In my previous blogs about Edinburgh I’ve mentioned Holyroodhouse in passing, but it’s well worth a blog of its own, so here goes!
The Palace of Holyroodhouse is situated at the bottom of the Royal Mile, with Edinburgh Castle at the top. It’s had a long and chequered history, but nowadays is the official residence and offices of the Queen in Scotland. She spends about a week here every year, performing royal engagements. When she is not in residence the palace is open to visitors. It’s really well worth a visit!
The story begins in the twelfth-century. When King David I was out hunting one day, he had a vision of a stag which had a cross between its antlers, and in 1128 he decided to found an abbey at the place where he’d had the vision. Rood is another word for cross and so the abbey was named Holyrood. Because it had royal patronage it flourished, and in later years, when Edinburgh became the capital city of Scotland, the monarchs established their private quarters there, partly because there was a handy hunting park next door, and partly because it was more comfortable than the castle, which was exposed on all sides to Scottish weather!
In time the palace buildings eclipsed the abbey. James IV’s additions no longer survive, but his successor James V built a huge tower between 1528 and 1532 and later built a new west front for the palace. The tower survives today. See photo at the start of the blog.
When James died, Mary Queen of Scots took his place, and many of the events of her very dramatic and tragic life took place in the palace, including the brutal murder of her secretary David Rizzio and her intensely unpopular marriage to James Hepburn, Earl of Bothwell in May 1567. This marriage split the country, and soon after Mary was forced to abdicate and was succeeded by her son, James VI.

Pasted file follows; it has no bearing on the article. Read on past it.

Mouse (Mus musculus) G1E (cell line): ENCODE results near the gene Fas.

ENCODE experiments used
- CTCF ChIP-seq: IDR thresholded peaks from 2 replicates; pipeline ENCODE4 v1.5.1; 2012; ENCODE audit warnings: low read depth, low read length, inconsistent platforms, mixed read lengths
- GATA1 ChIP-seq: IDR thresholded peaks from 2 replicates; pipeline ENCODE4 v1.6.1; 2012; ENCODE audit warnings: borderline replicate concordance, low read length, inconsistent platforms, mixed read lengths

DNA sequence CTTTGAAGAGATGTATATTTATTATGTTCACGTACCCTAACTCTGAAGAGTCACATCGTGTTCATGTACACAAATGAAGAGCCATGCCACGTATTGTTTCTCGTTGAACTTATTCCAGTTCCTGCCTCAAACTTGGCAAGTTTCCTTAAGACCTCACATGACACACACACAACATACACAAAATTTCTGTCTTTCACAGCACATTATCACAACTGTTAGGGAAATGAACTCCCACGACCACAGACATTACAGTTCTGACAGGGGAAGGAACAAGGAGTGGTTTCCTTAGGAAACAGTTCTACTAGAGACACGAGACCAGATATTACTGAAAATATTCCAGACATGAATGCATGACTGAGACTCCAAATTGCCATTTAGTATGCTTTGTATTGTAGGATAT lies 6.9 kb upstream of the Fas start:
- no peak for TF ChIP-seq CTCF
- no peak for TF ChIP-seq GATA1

In 1603, when the crowns of England and Scotland were united, James moved to England, which left the palace without a royal resident. The palace fell into disrepair, furthered by the damage caused by Oliver Cromwell’s troops during the Commonwealth period, which ended in 1660 when King Charles II returned to claim his crown.
Charles II never returned to Scotland after the Restoration, but nevertheless commissioned a building project there, which included a new royal apartment and repairs to the existing damaged parts of the palace. The Abbey Church now became the Chapel Royal.
Although Charles never used it, his brother (later James VII/II) made it his private residence in 1679, converting the chapel to a Catholic church and establishing a Jesuit college there. When his daughter and son-in-law invaded in 1688 and took the throne, an anti-Catholic mob destroyed all traces of Catholicism at the palace, which was then given over to apartments for Scottish state officers, until the political union of 1707 ended that.
The palace did not see any more royalty until 1745, when Bonnie Prince Charlie made it his headquarters for six weeks, after taking the city without a blow being struck. (Readers of my novels will already know about this). Later the Duke of Cumberland resided there very briefly, but after that the palace once again fell into neglect.
In 1768 the Abbey Church roof collapsed, and the seventeenth-century portraits in the Royal gallery of the Stuart monarchs, slashed by English swords, remained hanging as they were. This continued until the Romantic period, when an interest in Scottish history and Mary Queen of Scots in particular, made the palace a great tourist attraction. Seizing the opportunity, local tourist guides led gullible visitors around the dusty neglected rooms, spinning highly romantic invented tales about the past, including pointing out the bloodstains of David Rizzio’s murder, which had miraculously remained intact on the floors through renovation and multiple occupations of the room!
The famous state visit of King George IV in 1822, an event which firmly established Scotland as the romantic tourist destination it still is, resulted in the palace being restored in order for the king to hold ceremonies, although George commanded that Mary Queen of Scots apartments remain unaltered.
In 1850 Queen Victoria, who loved Scotland and also did a good deal to further popularise the romantic image of the country, paid the palace a visit, and made it a stopping-off spot on her way to her Balmoral estate. This led to it being reinstated as a royal official residence, albeit a temporary one, and it is now kept in excellent repair.
It’s a fascinating place to tour, as it encapsulates aspects of a huge part of the history of Scotland, and I’d recommend any visitor to Edinburgh to take the time to see both the palace and the remains of the abbey.